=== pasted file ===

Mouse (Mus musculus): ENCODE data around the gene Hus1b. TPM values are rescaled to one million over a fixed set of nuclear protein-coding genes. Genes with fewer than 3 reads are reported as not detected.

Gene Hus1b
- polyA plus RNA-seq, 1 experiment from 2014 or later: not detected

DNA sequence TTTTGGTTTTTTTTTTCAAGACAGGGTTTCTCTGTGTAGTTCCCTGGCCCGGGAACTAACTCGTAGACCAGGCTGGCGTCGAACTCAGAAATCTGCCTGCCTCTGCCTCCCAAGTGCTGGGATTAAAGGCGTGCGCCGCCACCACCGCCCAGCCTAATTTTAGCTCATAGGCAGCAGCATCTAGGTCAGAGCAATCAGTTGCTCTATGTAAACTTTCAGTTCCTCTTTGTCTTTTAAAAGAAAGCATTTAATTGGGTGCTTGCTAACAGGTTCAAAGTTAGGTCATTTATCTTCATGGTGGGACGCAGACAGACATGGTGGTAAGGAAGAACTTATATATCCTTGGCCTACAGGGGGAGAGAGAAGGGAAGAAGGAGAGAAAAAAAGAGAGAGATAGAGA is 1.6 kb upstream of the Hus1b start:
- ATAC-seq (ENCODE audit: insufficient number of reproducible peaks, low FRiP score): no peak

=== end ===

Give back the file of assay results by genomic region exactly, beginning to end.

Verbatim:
Mouse (Mus musculus): ENCODE data around the gene Hus1b. TPM values are rescaled to one million over a fixed set of nuclear protein-coding genes. Genes with fewer than 3 reads are reported as not detected.

Gene Hus1b
- polyA plus RNA-seq, 1 experiment from 2014 or later: not detected

DNA sequence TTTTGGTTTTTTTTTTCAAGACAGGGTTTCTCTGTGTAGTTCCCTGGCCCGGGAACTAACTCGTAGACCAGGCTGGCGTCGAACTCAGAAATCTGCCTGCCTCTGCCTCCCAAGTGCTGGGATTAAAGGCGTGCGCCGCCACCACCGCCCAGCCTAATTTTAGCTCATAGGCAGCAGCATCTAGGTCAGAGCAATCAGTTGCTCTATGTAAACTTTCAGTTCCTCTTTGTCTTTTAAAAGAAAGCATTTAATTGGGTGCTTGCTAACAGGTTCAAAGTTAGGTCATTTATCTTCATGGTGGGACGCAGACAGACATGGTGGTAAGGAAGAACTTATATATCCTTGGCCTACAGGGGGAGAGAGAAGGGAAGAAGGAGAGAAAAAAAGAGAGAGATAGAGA is 1.6 kb upstream of the Hus1b start:
- ATAC-seq (ENCODE audit: insufficient number of reproducible peaks, low FRiP score): no peak